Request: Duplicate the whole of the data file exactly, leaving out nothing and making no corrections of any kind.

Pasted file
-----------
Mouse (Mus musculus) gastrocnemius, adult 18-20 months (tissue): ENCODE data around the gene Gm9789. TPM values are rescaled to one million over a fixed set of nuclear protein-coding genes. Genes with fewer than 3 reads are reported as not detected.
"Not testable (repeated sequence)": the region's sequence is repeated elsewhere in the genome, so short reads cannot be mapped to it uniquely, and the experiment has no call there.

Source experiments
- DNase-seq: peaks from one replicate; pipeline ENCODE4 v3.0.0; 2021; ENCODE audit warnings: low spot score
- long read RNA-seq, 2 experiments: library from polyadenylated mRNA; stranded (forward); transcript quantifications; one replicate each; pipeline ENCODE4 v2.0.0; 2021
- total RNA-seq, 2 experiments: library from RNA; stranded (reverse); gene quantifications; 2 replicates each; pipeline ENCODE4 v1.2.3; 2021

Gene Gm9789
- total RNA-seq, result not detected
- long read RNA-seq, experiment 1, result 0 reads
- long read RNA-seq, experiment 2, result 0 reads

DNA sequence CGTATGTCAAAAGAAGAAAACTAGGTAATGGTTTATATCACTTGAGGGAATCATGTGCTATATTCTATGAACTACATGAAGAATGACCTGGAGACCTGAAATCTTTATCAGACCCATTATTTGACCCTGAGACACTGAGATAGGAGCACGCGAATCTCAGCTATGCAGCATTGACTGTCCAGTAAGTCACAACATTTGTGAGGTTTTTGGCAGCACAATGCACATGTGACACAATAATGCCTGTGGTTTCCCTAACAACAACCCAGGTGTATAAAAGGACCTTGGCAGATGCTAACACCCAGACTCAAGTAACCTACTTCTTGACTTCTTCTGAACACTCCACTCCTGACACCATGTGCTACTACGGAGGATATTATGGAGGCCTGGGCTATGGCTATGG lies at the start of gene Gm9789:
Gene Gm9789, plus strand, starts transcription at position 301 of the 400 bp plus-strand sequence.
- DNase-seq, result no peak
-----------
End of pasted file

Mouse (Mus musculus) gastrocnemius, adult 18-20 months (tissue): ENCODE data around the gene Gm9789. TPM values are rescaled to one million over a fixed set of nuclear protein-coding genes. Genes with fewer than 3 reads are reported as not detected.
"Not testable (repeated sequence)": the region's sequence is repeated elsewhere in the genome, so short reads cannot be mapped to it uniquely, and the experiment has no call there.

Source experiments
- DNase-seq: peaks from one replicate; pipeline ENCODE4 v3.0.0; 2021; ENCODE audit warnings: low spot score
- long read RNA-seq, 2 experiments: library from polyadenylated mRNA; stranded (forward); transcript quantifications; one replicate each; pipeline ENCODE4 v2.0.0; 2021
- total RNA-seq, 2 experiments: library from RNA; stranded (reverse); gene quantifications; 2 replicates each; pipeline ENCODE4 v1.2.3; 2021

Gene Gm9789
- total RNA-seq, result not detected
- long read RNA-seq, experiment 1, result 0 reads
- long read RNA-seq, experiment 2, result 0 reads

DNA sequence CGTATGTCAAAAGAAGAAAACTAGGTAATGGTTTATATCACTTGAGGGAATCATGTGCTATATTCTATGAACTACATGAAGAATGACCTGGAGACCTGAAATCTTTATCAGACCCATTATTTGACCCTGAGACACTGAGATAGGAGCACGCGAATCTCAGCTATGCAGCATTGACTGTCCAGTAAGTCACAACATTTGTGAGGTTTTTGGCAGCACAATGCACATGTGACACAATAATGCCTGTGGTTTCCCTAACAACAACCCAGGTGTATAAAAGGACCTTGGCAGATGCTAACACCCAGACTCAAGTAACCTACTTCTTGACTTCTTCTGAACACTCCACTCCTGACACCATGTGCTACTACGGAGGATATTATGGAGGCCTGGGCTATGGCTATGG lies at the start of gene Gm9789:
Gene Gm9789, plus strand, starts transcription at position 301 of the 400 bp plus-strand sequence.
- DNase-seq, result no peak